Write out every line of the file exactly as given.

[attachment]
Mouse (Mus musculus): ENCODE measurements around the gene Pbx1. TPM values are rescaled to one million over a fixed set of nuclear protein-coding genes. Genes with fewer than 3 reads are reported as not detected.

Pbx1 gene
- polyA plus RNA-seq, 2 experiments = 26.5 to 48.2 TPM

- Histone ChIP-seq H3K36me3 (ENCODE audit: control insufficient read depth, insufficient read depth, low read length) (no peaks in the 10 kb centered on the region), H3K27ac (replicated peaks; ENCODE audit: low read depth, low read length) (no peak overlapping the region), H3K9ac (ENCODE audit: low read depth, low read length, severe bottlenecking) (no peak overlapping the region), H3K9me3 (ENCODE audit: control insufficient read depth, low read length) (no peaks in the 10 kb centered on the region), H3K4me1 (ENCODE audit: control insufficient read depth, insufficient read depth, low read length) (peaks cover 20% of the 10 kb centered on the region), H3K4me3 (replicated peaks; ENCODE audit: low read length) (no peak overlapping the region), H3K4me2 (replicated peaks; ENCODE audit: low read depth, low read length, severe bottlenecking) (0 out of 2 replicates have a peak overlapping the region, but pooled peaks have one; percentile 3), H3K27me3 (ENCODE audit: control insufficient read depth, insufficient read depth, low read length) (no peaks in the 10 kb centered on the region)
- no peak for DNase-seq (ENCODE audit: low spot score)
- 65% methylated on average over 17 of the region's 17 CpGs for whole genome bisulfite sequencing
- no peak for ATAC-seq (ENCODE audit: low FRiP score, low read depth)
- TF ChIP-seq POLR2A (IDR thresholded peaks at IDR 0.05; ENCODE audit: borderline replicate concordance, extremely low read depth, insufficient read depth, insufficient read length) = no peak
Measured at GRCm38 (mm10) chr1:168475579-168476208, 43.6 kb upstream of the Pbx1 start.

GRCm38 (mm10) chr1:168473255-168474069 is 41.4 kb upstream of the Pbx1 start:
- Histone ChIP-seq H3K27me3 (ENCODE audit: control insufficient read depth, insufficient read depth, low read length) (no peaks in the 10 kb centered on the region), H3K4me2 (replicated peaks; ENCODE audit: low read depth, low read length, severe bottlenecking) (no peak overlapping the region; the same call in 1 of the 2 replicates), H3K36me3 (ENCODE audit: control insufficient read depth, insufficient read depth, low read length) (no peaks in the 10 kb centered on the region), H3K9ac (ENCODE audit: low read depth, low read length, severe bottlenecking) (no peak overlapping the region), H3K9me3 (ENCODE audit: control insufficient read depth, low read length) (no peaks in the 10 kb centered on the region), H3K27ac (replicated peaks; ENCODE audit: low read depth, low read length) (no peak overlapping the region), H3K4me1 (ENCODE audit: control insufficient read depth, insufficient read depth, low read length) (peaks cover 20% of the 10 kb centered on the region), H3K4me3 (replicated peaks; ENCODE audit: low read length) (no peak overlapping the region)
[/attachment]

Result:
Mouse (Mus musculus): ENCODE measurements around the gene Pbx1. TPM values are rescaled to one million over a fixed set of nuclear protein-coding genes. Genes with fewer than 3 reads are reported as not detected.

Pbx1 gene
- polyA plus RNA-seq, 2 experiments = 26.5 to 48.2 TPM

- Histone ChIP-seq H3K36me3 (ENCODE audit: control insufficient read depth, insufficient read depth, low read length) (no peaks in the 10 kb centered on the region), H3K27ac (replicated peaks; ENCODE audit: low read depth, low read length) (no peak overlapping the region), H3K9ac (ENCODE audit: low read depth, low read length, severe bottlenecking) (no peak overlapping the region), H3K9me3 (ENCODE audit: control insufficient read depth, low read length) (no peaks in the 10 kb centered on the region), H3K4me1 (ENCODE audit: control insufficient read depth, insufficient read depth, low read length) (peaks cover 20% of the 10 kb centered on the region), H3K4me3 (replicated peaks; ENCODE audit: low read length) (no peak overlapping the region), H3K4me2 (replicated peaks; ENCODE audit: low read depth, low read length, severe bottlenecking) (0 out of 2 replicates have a peak overlapping the region, but pooled peaks have one; percentile 3), H3K27me3 (ENCODE audit: control insufficient read depth, insufficient read depth, low read length) (no peaks in the 10 kb centered on the region)
- no peak for DNase-seq (ENCODE audit: low spot score)
- 65% methylated on average over 17 of the region's 17 CpGs for whole genome bisulfite sequencing
- no peak for ATAC-seq (ENCODE audit: low FRiP score, low read depth)
- TF ChIP-seq POLR2A (IDR thresholded peaks at IDR 0.05; ENCODE audit: borderline replicate concordance, extremely low read depth, insufficient read depth, insufficient read length) = no peak
Measured at GRCm38 (mm10) chr1:168475579-168476208, 43.6 kb upstream of the Pbx1 start.

GRCm38 (mm10) chr1:168473255-168474069 is 41.4 kb upstream of the Pbx1 start:
- Histone ChIP-seq H3K27me3 (ENCODE audit: control insufficient read depth, insufficient read depth, low read length) (no peaks in the 10 kb centered on the region), H3K4me2 (replicated peaks; ENCODE audit: low read depth, low read length, severe bottlenecking) (no peak overlapping the region; the same call in 1 of the 2 replicates), H3K36me3 (ENCODE audit: control insufficient read depth, insufficient read depth, low read length) (no peaks in the 10 kb centered on the region), H3K9ac (ENCODE audit: low read depth, low read length, severe bottlenecking) (no peak overlapping the region), H3K9me3 (ENCODE audit: control insufficient read depth, low read length) (no peaks in the 10 kb centered on the region), H3K27ac (replicated peaks; ENCODE audit: low read depth, low read length) (no peak overlapping the region), H3K4me1 (ENCODE audit: control insufficient read depth, insufficient read depth, low read length) (peaks cover 20% of the 10 kb centered on the region), H3K4me3 (replicated peaks; ENCODE audit: low read length) (no peak overlapping the region)